Reuters reports that they have exclusively obtained four memos written by Secretary of State Rex Tillerson to American diplomatic missions, instructing them to identify “populations warranting increased scrutiny” for visa applications.
Tillerson’s memos implement a “mandatory social media check” for applicants who have ever passed through territory controlled by the Islamic State. Two anonymous “former U.S. officials” told Reuters that social media screening – in other words, reading Facebook pages and Twitter streams to find extremist content – is rarely done by consular officials at the moment and would be a highly labor-intensive practice.
That is presumably why the Secretary of State placed such emphasis on determining which populations were most in need of enhanced scrutiny. However, Reuters states that “advocates and immigration lawyers said the guidance could lead to visa applicants being profiled on the basis of nationality or religion rather than because they pose an actual threat to the United States.”
The article quotes one such immigration lawyer who said the State Department is telling embassies to “step away from the focused factors they have spent years developing and revising, and instead broaden the search to large groups based on gross factors such as nationality and religion.”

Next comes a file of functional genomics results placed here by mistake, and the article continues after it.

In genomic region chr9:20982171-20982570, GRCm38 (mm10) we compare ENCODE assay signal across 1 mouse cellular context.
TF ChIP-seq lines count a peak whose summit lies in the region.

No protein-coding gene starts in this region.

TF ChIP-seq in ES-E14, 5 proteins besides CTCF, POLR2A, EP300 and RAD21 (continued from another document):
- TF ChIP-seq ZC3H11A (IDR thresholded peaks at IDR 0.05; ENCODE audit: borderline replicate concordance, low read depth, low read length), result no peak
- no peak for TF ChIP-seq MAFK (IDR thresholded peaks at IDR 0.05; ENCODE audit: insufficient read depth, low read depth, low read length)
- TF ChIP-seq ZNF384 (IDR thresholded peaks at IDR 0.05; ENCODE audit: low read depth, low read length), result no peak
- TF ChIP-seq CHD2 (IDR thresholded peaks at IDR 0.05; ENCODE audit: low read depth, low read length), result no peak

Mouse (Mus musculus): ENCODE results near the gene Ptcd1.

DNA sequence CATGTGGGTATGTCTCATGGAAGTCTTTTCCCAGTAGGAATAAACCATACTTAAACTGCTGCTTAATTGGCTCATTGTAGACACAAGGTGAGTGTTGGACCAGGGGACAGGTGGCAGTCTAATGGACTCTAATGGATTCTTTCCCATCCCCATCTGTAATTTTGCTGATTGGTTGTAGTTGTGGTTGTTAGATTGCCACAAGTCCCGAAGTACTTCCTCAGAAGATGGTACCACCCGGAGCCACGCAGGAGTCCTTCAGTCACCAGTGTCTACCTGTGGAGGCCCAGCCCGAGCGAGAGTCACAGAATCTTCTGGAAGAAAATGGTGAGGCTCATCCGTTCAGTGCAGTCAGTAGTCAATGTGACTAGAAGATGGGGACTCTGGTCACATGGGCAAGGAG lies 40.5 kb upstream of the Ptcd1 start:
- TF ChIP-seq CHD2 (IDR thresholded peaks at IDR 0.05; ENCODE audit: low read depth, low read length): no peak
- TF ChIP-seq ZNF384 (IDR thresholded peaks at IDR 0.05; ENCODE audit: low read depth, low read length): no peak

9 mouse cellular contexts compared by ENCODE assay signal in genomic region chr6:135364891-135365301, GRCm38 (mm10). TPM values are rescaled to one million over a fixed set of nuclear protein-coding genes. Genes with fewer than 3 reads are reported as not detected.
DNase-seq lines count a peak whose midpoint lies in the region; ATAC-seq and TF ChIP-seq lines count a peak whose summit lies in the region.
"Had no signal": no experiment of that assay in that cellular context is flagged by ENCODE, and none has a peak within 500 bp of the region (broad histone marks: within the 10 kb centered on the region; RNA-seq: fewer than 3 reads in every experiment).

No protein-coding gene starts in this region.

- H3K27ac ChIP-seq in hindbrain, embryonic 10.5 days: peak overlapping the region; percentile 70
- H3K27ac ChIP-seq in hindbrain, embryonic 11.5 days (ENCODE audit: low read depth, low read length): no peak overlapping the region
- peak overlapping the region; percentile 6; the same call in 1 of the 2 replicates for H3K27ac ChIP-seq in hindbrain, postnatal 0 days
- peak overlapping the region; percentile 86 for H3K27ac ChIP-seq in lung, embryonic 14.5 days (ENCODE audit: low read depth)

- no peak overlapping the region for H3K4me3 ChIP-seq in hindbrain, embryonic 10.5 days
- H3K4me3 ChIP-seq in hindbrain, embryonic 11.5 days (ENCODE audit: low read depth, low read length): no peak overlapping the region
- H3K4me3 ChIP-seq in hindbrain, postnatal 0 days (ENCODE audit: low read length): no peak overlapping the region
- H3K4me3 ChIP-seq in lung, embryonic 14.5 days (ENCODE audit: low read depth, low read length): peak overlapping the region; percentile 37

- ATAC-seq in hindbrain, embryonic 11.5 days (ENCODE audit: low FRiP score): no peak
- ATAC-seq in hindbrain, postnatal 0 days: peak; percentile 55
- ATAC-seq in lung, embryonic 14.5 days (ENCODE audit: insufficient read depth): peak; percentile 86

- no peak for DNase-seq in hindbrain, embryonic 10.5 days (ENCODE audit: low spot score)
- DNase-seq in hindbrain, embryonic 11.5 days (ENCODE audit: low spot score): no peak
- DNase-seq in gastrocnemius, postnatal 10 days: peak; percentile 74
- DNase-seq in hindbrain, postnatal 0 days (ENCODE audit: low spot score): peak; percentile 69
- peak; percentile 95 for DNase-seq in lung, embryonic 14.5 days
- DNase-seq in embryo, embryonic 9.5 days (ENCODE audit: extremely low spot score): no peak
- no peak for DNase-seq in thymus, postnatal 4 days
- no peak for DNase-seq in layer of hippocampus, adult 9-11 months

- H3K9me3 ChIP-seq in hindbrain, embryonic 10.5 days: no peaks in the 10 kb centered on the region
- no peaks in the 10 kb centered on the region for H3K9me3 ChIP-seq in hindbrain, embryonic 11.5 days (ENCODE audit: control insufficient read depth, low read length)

CBS News argues that the visa application process is already burdensome, and the added procedures described by Reuters will effectively implement Trump’s ban on immigration from several countries:
An individual from Iraq who wants to visit the U.S. as a tourist, for example, first fills out an online application for a visa. Before the interview, information in the application is run against U.S. terrorism watch lists and databases. Any derogatory information would be flagged for a specially-trained State Department consular officer in a U.S. embassy or consulate in or near that person’s home country who conducts the interview. For high-risk countries, the Department of Homeland Security (DHS) is involved to some extent.
During the interview, the officer tries to determine whether the person poses a terrorist or criminal threat, and also whether the person is a potential illegal immigrant. The visa applicant needs to show proof that a return ticket has been purchased, a defined place to stay in the U.S. and ties to his or her home country. Applicants are asked basic biographic questions, but also queried about their demeanor.
[…] If and when the person is approved for a visa, photos and fingerprints are taken. Before departing for the U.S., all air passengers coming into the U.S. are subject to information analysis by officials on the ground overseas and at the National Targeting Center in Virginia.
Once the traveler arrives at a U.S. airport, an officer with Customs and Border Protection (CBP) will have access to all of the information collected through the targeting center, will ask the person for his or her fingerprints again to match with the original set, and will ask questions again about the trip to the U.S.
According to Reuters, Tillerson sent a “flurry of cables” to implement “extreme vetting” but then retracted some of them after activist judges blocked implementation of President Trump’s executive order to suspend visas from six countries of particular security interest.
Daniel Greenfield accuses Reuters of undermining national security by publishing these internal cables: “This is certainly helpful to the left and to its terrorist pals. The cables emphasize, among other things, screening social media. Considering how easy it is to erase social media, that certainly is a great help to terrorists and terrorist supporters to know.”